Tuesday, February 14, 2017

so much snow

Our side streets are one lane, we have narrow paths from our cars to our front doors. Out early or started late two days last week. No school yesterday, no school tomorrow. Thursday iffy.

Those of us who move snow are exhausted. I shovel my steps, scoop my deck and driveway; put on snowshoes and go around the house and garage to rake the roofs. My arms, shoulders, and hips ache.

The snow piles around my house are 12 feet high. I scale them in my snowshoes and I'm level with the roof of my house. It's supposed to snow the next two days: we're expecting another foot.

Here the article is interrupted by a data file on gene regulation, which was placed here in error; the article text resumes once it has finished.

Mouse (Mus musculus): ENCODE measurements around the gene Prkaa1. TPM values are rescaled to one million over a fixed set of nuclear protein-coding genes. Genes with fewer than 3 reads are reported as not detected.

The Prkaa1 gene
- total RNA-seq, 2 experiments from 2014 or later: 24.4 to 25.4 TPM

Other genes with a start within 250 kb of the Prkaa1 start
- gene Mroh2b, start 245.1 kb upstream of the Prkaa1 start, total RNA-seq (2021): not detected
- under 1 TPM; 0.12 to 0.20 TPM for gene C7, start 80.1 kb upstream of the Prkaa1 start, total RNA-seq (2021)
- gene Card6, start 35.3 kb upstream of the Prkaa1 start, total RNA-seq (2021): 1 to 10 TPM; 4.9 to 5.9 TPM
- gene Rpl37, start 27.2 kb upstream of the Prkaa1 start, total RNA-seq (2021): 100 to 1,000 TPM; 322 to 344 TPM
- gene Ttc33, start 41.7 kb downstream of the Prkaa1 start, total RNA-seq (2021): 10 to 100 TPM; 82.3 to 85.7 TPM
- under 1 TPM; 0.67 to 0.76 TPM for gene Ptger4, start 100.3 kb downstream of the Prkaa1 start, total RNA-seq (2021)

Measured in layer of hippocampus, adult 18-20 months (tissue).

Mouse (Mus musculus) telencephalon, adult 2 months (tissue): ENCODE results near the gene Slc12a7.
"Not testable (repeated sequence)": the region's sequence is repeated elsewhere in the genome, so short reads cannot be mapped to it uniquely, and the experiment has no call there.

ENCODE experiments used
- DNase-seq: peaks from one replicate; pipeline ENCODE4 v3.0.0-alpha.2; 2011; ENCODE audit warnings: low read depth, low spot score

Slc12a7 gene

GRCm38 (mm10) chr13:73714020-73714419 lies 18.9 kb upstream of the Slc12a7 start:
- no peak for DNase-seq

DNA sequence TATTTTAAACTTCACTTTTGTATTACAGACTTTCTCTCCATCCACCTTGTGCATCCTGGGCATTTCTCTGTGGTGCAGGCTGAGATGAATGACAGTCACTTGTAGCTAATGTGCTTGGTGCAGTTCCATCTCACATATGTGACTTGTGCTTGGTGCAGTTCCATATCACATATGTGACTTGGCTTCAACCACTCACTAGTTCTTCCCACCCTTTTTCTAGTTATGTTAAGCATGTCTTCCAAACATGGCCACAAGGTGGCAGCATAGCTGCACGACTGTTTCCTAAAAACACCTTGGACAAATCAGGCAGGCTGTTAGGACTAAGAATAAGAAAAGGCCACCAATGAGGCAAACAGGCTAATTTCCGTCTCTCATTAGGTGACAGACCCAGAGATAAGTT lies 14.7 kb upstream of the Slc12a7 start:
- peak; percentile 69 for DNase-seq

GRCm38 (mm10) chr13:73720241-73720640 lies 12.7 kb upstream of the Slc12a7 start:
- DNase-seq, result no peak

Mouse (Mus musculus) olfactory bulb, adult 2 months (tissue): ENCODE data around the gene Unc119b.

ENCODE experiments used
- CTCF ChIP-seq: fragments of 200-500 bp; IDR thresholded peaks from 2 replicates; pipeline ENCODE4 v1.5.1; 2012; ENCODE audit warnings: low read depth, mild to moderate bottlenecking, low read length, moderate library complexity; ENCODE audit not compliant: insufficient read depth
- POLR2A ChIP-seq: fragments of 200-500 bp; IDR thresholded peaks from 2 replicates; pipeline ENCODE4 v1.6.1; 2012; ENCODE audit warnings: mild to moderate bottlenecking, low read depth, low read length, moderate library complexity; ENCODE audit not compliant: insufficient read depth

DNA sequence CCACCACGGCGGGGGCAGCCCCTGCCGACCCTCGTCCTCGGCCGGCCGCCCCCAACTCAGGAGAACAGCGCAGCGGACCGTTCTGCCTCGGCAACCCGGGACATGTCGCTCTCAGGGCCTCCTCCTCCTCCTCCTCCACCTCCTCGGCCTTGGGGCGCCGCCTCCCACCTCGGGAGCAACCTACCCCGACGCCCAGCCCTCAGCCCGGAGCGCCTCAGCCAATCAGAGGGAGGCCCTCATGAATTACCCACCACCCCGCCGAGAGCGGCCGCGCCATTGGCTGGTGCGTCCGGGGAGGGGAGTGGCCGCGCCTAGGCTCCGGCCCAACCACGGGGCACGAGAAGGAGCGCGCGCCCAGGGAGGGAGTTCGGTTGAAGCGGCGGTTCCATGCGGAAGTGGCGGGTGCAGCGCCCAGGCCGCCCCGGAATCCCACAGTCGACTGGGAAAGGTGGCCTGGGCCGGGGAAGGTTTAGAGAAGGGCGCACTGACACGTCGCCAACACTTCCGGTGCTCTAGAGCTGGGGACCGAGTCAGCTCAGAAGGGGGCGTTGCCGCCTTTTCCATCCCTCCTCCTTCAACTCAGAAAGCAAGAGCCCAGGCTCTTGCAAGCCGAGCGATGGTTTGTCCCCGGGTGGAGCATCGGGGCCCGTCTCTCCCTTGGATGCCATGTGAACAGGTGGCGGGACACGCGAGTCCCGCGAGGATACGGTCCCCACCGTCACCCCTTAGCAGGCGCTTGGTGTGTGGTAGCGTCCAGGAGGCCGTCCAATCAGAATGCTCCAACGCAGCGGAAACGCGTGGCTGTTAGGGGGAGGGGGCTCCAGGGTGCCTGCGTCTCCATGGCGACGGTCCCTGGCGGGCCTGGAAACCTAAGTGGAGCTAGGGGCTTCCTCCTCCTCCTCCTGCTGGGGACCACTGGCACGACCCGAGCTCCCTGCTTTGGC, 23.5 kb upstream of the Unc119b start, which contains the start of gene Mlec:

It's pretty. I like the white stuff. I love to be out in a storm and I love to ski and snowshoe. I like wintry isolation. I like cold outside and warm house; I like to sip tea and watch snowflakes swirl.

I have help: I pay my neighbor to plow the end of the driveway. When the snow piles got too big he had to stop plowing and change to a snowblower. But the snow was so light and fluffy and the piles already so high that much of it simply slid back down into the driveway. My driveway is half full of snow and no place to put it. It's pretty, but there's so much of it right now.

A stretch of warm sunny days will be welcome.

snow days